The study found that the HSCT treatment resulted in a significant improvement in EDSS score from an average score of 4 before treatment to approximately a score of 3 six months after treatment. EDSS scores decreased for the group from the point of transplant up to the fifth year of assessment. Just over half (51%) of the participants had an improvement in their EDSS score of 1 or more, two years after treatment. After four years 64% of participants had improved EDSS scores and 80% had been without a relapse.
After treatment the participants also had less lesions on their MRI scans, had improvements in their physical health, mental health and quality of life.
The less intense HSCT treatment procedure also appeared to be safe to use, none of the participants died and there were few infections.
When the researchers compared different groups they found that people with RRMS and who were within 10 years of their diagnosis, were those who had a significant improvement in their EDSS score. Improvements were not seen in people with SPMS or who had lived with MS for longer than 10 years.
What does it mean?
This study appears to show that HSCT treatment can improve disability in a subgroup of people with MS, as seen through reduced EDSS scores, as well as lead to improvements in other measures, including number of relapses and lesions seen on brain scans. The results suggest treatment at an earlier stage works best as the procedure used did not appear to have the same positive effect on people with SPMS.
The results are encouraging and the authors do state that they believe that this is the first study to report a "significant and sustained improvement in EDSS score following any treatment for MS". However there are a number of limitations to the study that should be taken into account when considering the results. All of the participants were treated at the same location and there was no control group to compare them to, so how these results would apply to the general MS population around the world is not yet clear. Additionally many of the participants were treated with HSCT as they had not responded to other drug treatments and they had continued to have relapses. It may be that the improvement in function and EDSS score seen in the study was as a result of them continuing to recover from their earlier relapses and not as a consequence of the stem cell treatment. The study also only followed the participants for up to five years after the HSCT treatment, and only 27 participants were assessed at the five year point and so long term effects of treatment were not really studied.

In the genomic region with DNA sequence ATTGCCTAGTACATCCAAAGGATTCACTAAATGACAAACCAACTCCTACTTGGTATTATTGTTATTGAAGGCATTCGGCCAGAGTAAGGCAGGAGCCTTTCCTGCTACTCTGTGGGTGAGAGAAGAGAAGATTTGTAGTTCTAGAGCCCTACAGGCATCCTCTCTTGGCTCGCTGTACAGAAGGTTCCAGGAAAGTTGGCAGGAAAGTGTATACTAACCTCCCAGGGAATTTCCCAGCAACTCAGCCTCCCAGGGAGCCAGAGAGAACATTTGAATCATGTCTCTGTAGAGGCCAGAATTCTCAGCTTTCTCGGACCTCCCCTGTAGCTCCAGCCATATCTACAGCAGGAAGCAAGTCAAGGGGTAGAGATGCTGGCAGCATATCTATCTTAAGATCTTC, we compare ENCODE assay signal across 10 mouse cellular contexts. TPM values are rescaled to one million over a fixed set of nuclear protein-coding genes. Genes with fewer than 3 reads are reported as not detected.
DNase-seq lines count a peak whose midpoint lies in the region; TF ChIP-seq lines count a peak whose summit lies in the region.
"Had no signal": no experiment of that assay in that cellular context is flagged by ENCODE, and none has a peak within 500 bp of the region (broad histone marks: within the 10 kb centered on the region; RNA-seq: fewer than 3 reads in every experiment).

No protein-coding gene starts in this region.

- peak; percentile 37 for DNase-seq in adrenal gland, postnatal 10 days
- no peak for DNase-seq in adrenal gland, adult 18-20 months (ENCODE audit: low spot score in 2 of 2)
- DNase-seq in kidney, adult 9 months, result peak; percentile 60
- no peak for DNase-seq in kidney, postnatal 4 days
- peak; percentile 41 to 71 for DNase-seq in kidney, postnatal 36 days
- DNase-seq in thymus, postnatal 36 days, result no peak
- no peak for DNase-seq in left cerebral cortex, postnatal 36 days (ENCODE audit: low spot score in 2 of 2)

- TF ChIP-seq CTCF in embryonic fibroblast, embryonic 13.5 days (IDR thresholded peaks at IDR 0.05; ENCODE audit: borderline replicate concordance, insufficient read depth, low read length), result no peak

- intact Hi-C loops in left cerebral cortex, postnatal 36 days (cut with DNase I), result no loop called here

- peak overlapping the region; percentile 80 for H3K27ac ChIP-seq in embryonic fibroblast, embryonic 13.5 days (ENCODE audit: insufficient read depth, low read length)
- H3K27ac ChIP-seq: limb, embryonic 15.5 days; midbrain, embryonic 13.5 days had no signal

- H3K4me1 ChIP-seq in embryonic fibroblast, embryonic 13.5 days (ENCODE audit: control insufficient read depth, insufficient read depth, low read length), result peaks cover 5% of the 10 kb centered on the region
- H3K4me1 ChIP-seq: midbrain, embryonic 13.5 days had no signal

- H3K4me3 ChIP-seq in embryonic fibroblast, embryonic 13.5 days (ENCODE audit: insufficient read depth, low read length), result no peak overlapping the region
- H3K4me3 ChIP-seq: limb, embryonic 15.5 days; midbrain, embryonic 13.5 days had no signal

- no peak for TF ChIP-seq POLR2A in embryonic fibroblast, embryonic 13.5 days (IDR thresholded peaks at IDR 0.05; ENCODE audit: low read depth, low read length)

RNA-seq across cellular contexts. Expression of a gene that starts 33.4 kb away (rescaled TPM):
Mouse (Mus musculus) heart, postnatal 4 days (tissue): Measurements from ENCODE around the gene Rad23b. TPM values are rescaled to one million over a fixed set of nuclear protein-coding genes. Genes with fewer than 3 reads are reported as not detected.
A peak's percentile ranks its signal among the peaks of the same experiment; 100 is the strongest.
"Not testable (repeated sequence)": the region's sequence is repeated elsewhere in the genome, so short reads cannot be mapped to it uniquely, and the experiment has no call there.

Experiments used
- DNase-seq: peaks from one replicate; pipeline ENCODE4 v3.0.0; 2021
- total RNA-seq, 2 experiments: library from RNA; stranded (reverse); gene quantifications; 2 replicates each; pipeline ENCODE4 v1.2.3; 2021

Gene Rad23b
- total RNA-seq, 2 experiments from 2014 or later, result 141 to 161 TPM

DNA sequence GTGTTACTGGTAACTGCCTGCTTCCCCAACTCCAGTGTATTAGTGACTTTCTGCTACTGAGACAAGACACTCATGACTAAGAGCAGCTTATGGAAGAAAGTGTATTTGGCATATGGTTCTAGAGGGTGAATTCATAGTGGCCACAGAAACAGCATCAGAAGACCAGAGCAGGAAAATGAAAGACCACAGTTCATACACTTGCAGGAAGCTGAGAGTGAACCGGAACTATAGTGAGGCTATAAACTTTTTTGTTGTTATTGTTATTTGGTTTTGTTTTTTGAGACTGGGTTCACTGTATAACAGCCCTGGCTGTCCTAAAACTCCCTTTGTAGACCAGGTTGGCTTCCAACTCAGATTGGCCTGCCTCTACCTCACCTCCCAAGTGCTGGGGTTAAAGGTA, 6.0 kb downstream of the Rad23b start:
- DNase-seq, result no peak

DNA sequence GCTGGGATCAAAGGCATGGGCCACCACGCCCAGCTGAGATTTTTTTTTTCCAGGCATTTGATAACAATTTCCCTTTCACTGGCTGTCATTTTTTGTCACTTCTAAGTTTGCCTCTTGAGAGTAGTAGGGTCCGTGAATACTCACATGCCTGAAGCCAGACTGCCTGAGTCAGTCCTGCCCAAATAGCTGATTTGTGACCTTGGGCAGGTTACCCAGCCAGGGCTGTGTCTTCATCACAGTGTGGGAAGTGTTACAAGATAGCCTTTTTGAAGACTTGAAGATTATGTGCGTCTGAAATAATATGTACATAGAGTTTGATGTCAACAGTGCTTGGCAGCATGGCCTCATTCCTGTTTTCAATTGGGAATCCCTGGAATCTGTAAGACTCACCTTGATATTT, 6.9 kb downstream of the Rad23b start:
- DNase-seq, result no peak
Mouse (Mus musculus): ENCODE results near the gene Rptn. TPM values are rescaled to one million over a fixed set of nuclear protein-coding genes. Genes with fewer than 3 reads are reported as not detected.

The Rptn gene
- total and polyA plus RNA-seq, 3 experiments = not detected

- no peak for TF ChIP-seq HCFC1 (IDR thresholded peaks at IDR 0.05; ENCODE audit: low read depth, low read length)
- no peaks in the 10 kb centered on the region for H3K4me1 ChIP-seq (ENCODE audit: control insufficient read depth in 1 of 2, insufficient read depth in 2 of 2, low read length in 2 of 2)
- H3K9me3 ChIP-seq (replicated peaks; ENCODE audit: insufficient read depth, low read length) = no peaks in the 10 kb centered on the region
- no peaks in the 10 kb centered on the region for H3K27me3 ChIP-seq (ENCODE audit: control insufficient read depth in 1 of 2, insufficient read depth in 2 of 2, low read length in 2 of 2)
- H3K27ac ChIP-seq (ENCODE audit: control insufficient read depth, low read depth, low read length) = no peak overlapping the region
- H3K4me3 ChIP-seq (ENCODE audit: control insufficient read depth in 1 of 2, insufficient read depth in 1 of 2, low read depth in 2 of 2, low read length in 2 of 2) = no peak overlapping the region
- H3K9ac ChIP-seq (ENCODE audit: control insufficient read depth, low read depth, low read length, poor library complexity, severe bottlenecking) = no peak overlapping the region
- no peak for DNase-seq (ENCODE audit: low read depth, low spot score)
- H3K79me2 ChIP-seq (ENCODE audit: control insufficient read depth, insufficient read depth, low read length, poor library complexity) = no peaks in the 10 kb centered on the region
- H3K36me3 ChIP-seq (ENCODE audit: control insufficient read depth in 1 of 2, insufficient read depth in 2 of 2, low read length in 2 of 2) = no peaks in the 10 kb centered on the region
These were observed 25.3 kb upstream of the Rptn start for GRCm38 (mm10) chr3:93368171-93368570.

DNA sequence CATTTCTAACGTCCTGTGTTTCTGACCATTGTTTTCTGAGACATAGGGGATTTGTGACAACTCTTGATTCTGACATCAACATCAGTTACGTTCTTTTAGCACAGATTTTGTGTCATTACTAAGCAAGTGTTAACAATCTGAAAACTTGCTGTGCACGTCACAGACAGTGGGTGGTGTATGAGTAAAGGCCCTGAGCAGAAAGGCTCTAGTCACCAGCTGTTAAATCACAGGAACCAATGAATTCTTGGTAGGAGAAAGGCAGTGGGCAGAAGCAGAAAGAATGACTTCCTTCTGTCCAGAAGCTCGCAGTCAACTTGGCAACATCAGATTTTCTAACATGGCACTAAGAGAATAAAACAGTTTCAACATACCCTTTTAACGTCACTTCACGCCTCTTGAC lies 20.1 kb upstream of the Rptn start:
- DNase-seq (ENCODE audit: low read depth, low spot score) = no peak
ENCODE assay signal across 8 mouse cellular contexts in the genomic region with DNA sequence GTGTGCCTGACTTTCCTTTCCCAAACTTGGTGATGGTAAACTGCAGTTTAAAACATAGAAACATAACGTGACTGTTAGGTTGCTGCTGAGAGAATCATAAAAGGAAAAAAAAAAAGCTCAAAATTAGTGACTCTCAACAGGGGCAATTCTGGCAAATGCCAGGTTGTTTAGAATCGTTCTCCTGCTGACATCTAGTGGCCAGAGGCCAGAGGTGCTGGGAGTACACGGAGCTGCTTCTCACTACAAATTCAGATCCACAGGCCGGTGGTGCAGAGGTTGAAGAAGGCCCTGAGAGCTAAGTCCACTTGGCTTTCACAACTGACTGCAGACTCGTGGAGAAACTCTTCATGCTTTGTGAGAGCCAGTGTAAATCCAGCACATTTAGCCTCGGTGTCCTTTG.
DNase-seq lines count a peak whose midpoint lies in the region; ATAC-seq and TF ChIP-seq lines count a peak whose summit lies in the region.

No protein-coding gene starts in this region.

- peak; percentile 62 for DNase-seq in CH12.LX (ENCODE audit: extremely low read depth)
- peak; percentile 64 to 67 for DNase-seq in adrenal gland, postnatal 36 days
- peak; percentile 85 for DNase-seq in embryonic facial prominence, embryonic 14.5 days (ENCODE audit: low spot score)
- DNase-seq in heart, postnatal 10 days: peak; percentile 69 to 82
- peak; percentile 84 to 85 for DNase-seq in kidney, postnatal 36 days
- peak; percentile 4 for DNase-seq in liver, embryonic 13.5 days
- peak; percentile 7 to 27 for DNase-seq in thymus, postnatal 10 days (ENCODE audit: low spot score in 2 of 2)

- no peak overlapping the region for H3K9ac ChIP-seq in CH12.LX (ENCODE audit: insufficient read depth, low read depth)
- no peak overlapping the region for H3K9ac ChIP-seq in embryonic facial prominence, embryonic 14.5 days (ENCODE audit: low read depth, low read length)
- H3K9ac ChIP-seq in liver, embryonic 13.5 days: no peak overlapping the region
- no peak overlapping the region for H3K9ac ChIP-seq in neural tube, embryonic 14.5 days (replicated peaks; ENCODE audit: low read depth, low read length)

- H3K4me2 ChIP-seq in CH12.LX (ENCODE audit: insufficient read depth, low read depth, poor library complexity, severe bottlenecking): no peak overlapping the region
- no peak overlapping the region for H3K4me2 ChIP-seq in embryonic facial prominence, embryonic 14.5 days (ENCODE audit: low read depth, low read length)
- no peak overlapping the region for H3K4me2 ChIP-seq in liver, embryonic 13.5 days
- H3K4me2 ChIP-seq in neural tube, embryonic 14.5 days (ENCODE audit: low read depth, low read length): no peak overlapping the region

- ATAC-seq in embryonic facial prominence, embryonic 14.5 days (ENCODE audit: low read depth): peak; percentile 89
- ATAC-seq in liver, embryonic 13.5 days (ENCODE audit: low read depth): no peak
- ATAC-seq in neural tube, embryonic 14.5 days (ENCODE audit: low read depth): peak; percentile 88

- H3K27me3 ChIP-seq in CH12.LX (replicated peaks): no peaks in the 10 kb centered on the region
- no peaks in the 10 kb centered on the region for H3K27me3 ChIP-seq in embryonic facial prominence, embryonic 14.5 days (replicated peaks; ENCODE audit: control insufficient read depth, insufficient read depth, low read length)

The authors conclude that although the results appear encouraging and suggest HSCT could improve disability, the findings are only preliminary and there is not sufficient evidence from this small study alone to confirm that it would be an effective treatment. Larger and randomised controlled trials would be needed to confirm the results.
Burt RK, Balabanov R, Han X, et al.
Association of nonmyeloablative hematopoietic stem cell transplantation with neurological disability in patients with relapsing-remitting multiple sclerosis.
JAMA. 2015 Jan 20;313(3):275-84.
More about stem cells
Stem cells are naturally occurring cells that differ from other cells in the body, as they are unspecialised, which means they are not already dedicated to having a specific function in the body. They have the potential to develop into different types of cell and it is this which is driving the scientific interest in their use as a possible therapy in multiple sclerosis.
Three possible theories as to how stem cell treatment might work in MS are being explored, stem cells might be persuaded to:
- Develop into nerve cells to repair damage to the brain
- Develop into oligodendrocytes to repair damage to myelin
- Boost the immune system to prevent damage
Although work with stem cells is still at a very early stage, there have been small clinical trials in people with MS in both Europe and the United States.
Clinical trials in progress
Currently there are a number of stem cells trials ongoing in the UK. This includes a study part-funded by the MS Trust into a stem cell therapy at Frenchay Hospital in Bristol that aims to reduce the increase in disability that is commonly seen in people with a progressive form of multiple sclerosis. This trial started in 2012 and results are expected to be announced in 2017.
Interest in stem cell research is high and unfortunately, as the trials are only small scale at the moment, any opportunities are always massively over-subscribed. The MS Trust is not aware of any opportunities to get involved in stem cell research at the moment.